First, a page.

An atom-smashing experiment at the Large Hadron Collider (LHC) has detected a new subatomic particle—and it's a beauty.
Known as Xi(b)* (pronounced "csai bee-star"), the new particle is a baryon, a type of matter made up of three even smaller pieces called quarks. Protons and neutrons, which make up the nuclei of atoms, are also baryons.
The Xi(b)* particle belongs to the so-called beauty baryons, particles that all contain a bottom quark, also known as a beauty quark.
The newfound particle had long been predicted by theory but had never been observed. Although finding Xi(b)* wasn't exactly a surprise, the discovery should help scientists solve the larger puzzle of how matter is formed.
Sorting Through the Mess
Unlike protons and neutrons, beauty baryons are extremely short-lived—Xi(b)* lasted mere fractions of a second before it decayed into 21 other ephemeral particles.
The particle also requires extremely high energies to create, so it's found nowhere on Earth except in the hearts of atom-smashers such as the LHC, operated by the European Center for Nuclear Research (CERN) in Geneva.
The new beauty baryon is a higher energy version of one that was detected last summer by scientists using the Tevatron particle accelerator at Fermilab in Illinois.
LHC scientists didn't detect the new particle directly. Instead they saw evidence of its decay in the messy aftermath of a proton-proton collision captured by the facility's Compact Muon Solenoid (CMS) detector.
"Finding this particle is really very hard," CMS physicist Vincenzo Chiochia, a co-discoverer of the new particle, told Symmetry Breaking magazine.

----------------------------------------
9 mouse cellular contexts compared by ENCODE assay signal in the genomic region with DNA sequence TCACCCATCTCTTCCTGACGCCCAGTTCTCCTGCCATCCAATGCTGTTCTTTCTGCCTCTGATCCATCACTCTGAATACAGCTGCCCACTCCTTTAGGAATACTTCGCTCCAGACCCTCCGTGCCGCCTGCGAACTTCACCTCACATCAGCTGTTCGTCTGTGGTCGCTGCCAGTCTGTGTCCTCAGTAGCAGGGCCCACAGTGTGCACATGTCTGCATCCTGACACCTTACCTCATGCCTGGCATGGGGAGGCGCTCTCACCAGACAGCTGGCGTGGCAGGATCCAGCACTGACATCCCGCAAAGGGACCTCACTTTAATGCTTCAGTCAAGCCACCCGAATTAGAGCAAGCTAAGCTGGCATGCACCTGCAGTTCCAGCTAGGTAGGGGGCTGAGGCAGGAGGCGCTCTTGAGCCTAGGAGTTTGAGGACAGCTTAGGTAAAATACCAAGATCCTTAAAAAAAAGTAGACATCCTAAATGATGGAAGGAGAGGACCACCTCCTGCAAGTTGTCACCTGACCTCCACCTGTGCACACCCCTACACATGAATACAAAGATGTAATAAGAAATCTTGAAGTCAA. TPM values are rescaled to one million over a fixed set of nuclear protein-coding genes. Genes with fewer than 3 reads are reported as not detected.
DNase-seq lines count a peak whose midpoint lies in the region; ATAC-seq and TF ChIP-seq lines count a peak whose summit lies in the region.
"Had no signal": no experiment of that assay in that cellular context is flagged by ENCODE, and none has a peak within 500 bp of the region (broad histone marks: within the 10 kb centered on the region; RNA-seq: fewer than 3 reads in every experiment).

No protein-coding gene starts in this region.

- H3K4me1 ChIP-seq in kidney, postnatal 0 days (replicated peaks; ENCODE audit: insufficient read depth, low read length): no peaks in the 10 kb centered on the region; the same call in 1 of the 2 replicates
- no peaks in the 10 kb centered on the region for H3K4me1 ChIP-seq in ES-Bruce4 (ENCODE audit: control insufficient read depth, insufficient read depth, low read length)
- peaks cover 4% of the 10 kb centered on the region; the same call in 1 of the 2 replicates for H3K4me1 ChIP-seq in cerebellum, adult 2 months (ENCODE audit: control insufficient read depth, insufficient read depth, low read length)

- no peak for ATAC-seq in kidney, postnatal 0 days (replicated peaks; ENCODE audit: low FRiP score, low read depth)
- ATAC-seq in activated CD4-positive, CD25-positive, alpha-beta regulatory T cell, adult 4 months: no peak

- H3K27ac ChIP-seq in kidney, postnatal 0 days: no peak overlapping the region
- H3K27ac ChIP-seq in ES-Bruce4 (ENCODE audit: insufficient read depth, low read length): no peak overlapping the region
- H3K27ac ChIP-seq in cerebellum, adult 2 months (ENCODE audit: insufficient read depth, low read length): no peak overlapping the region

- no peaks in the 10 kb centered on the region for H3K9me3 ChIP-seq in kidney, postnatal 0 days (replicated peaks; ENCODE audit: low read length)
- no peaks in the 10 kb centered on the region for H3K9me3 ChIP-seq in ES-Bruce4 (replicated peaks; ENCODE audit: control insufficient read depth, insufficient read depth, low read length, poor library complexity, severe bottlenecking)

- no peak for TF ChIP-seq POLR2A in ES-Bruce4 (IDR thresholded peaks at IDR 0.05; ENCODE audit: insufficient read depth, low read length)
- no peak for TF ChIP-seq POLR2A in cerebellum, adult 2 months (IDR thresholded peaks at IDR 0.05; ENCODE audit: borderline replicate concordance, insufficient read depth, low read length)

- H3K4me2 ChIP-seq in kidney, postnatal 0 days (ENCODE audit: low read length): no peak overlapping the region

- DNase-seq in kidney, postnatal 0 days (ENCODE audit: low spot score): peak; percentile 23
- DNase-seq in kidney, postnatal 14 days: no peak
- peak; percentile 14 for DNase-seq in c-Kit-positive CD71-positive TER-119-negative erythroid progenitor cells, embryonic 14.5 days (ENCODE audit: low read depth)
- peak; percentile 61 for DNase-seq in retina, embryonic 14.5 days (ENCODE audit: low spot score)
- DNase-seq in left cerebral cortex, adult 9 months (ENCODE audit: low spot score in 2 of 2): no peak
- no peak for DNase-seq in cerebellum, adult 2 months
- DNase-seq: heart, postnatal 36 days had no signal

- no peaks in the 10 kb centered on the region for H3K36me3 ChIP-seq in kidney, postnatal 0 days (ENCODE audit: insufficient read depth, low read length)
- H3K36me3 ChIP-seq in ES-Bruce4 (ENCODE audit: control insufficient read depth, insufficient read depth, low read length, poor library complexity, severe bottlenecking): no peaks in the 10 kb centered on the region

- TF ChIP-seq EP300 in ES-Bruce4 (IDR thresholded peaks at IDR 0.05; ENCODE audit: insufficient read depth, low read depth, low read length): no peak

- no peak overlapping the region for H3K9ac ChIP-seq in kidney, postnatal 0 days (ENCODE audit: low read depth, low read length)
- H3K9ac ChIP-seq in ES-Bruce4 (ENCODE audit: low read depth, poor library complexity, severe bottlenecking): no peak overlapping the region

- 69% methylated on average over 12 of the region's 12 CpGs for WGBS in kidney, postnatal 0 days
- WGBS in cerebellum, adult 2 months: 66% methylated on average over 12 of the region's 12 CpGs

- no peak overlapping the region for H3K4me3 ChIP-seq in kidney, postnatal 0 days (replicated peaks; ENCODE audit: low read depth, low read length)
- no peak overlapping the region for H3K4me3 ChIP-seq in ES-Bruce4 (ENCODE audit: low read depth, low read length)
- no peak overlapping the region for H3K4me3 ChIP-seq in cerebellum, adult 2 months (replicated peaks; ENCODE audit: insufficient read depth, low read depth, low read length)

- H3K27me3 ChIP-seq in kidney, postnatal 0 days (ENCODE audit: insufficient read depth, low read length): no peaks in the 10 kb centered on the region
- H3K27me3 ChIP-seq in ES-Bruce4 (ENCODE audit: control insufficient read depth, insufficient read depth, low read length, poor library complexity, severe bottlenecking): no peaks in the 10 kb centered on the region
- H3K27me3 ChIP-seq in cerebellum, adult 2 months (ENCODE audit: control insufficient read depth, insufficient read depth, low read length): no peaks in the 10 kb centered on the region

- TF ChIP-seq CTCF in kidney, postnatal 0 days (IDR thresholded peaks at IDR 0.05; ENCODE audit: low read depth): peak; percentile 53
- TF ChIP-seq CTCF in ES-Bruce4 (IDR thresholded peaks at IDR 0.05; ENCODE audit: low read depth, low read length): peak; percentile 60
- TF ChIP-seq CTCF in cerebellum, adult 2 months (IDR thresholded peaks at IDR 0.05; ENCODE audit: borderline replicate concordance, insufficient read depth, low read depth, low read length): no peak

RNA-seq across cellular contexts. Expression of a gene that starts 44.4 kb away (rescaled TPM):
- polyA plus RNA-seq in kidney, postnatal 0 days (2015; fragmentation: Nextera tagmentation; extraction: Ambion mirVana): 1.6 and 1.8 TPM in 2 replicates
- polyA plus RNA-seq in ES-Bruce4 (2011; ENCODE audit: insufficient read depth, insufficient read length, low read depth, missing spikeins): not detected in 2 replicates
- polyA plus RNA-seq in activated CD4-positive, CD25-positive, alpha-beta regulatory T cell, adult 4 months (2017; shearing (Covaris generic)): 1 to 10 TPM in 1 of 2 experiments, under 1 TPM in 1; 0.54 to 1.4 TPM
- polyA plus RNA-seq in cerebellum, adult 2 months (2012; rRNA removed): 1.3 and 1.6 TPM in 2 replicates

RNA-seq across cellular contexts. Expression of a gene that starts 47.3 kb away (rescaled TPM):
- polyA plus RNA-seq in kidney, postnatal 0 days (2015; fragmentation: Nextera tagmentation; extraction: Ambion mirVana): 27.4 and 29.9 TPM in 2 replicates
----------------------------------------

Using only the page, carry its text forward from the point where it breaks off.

"Finding this complicated decay in such a messy event makes us confident in our abilities to find other new particles in the future."
The CMS scientists say the new particle's existence has been confirmed to a sigma level of five, which means the researchers are 99.99-percent confident that the result isn't due to chance.
Hunt Still on for Higgs
The discovery is further confirmation that physicists are essentially correct in their understanding of how quarks are bound together, said Fermilab scientist Patrick Lukens, who was not involved in the study.
The particle was predicted by a wildly successful theory in physics known as quantum chromodynamics, which models how quarks combine and are held together to create heavier particles.
However, Lukens said, finding Xi(b)* has no bearing on the hunt for the Higgs boson, a particle that would explain why mass exists in the universe and that's also predicted by quantum chromodynamics.
Cornell's Alexander added that the Higgs "is a huge pivot point for the entire theory" of quantum chromodynamics. "Whether the Higgs is or is not there—everything rests on that."
Details of the new particle's discovery have been submitted for publication in the journal Physical Review Letters.